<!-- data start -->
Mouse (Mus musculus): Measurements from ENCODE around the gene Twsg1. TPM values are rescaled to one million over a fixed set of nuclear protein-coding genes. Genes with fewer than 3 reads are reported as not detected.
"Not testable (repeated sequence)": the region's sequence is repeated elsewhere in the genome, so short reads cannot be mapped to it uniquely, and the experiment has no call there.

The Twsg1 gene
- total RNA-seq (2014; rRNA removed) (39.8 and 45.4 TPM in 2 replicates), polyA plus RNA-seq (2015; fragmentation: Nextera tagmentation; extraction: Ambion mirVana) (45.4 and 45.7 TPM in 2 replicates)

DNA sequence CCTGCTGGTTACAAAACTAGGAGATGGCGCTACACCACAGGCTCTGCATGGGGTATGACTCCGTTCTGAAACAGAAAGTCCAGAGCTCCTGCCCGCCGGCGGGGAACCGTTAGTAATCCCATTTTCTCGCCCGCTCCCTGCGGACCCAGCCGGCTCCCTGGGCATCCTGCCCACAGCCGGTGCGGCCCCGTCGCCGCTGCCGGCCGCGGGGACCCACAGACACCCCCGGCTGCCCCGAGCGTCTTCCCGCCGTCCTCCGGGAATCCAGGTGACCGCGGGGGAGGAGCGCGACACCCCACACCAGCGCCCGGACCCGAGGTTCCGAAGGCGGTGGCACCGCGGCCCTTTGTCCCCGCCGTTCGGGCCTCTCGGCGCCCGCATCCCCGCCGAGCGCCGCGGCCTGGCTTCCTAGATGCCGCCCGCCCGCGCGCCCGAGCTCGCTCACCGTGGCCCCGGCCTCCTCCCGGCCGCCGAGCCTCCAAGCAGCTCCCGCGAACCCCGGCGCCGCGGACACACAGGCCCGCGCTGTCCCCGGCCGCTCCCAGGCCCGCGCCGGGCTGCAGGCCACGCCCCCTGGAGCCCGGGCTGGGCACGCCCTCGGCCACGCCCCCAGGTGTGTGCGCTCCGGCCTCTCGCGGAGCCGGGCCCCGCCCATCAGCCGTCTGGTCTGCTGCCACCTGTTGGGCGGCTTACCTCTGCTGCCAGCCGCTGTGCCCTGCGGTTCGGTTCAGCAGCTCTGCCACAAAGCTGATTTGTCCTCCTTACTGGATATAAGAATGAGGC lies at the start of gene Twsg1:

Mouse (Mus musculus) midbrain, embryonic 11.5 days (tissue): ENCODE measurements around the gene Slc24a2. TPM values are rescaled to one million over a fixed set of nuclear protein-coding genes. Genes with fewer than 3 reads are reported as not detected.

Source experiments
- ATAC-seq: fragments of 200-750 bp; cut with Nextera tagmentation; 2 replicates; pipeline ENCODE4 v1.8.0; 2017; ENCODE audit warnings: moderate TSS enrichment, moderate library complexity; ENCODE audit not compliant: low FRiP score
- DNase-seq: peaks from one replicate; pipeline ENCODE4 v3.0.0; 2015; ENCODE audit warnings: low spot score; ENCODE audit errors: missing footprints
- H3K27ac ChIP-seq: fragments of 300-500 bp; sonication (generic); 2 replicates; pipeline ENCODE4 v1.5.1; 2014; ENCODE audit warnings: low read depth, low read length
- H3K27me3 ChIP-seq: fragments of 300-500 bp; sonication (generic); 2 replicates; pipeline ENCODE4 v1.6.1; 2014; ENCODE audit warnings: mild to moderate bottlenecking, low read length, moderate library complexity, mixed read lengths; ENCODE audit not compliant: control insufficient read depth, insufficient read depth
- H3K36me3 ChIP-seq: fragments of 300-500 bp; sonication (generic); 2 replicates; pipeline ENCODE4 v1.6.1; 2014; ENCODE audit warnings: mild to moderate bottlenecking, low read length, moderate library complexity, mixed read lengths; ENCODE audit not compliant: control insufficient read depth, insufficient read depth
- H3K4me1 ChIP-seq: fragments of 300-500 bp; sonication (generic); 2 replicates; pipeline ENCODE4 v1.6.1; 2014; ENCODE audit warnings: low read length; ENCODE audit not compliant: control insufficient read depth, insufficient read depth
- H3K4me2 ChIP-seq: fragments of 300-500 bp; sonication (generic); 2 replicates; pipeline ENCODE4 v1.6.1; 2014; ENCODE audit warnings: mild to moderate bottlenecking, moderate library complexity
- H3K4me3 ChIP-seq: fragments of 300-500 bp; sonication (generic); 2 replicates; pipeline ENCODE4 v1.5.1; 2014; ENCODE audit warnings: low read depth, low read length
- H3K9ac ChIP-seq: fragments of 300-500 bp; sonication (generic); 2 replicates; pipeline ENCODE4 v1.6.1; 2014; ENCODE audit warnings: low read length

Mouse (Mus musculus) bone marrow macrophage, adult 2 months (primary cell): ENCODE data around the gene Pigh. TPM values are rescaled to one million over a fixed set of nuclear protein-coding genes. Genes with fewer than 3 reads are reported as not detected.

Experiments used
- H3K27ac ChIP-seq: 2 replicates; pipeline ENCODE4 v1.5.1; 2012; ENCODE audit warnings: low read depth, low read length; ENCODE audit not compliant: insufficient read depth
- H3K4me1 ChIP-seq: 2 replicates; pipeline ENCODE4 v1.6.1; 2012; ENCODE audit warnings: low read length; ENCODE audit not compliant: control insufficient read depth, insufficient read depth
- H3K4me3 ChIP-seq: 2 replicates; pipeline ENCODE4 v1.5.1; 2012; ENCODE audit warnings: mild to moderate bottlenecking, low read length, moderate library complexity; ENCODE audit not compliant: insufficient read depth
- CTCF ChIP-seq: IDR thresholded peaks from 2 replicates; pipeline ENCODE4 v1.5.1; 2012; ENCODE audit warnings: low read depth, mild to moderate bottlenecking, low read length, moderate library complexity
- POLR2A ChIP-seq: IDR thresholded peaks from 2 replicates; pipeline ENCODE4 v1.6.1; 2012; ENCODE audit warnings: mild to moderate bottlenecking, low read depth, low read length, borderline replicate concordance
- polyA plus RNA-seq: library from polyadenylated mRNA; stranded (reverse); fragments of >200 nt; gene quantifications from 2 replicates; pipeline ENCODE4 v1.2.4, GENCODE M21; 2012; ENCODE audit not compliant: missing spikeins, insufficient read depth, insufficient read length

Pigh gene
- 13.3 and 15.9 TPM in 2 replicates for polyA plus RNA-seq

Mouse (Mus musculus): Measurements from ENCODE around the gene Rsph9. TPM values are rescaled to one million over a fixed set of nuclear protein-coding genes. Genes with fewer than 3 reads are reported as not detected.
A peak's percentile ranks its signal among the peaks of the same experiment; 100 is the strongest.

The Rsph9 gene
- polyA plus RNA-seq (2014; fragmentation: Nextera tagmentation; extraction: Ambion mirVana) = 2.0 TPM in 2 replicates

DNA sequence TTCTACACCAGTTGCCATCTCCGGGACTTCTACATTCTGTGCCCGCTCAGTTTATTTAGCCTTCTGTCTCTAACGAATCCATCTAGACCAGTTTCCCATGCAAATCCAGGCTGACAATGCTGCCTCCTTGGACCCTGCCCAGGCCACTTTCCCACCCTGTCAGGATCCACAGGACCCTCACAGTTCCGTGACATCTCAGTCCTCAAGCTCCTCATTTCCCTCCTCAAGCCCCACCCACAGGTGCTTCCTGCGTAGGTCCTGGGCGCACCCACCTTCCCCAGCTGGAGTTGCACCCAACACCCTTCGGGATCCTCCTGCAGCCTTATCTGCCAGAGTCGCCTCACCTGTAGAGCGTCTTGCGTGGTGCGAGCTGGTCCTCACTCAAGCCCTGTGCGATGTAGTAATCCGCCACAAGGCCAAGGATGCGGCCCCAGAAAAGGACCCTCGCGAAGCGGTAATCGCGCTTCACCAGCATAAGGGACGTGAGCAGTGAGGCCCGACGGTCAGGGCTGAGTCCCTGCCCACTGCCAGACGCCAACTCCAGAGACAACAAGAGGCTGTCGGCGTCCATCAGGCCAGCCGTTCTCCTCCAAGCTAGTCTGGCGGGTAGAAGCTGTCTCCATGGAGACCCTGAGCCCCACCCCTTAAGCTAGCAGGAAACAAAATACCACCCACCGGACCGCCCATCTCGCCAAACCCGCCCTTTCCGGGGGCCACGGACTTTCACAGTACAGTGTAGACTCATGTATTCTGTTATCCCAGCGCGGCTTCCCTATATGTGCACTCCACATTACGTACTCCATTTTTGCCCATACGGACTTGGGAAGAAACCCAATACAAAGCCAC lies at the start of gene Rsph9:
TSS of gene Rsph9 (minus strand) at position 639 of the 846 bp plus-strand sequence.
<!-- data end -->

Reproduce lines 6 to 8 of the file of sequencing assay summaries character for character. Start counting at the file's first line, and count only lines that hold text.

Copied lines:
Mouse (Mus musculus) midbrain, embryonic 11.5 days (tissue): ENCODE measurements around the gene Slc24a2. TPM values are rescaled to one million over a fixed set of nuclear protein-coding genes. Genes with fewer than 3 reads are reported as not detected.

Source experiments
- ATAC-seq: fragments of 200-750 bp; cut with Nextera tagmentation; 2 replicates; pipeline ENCODE4 v1.8.0; 2017; ENCODE audit warnings: moderate TSS enrichment, moderate library complexity; ENCODE audit not compliant: low FRiP score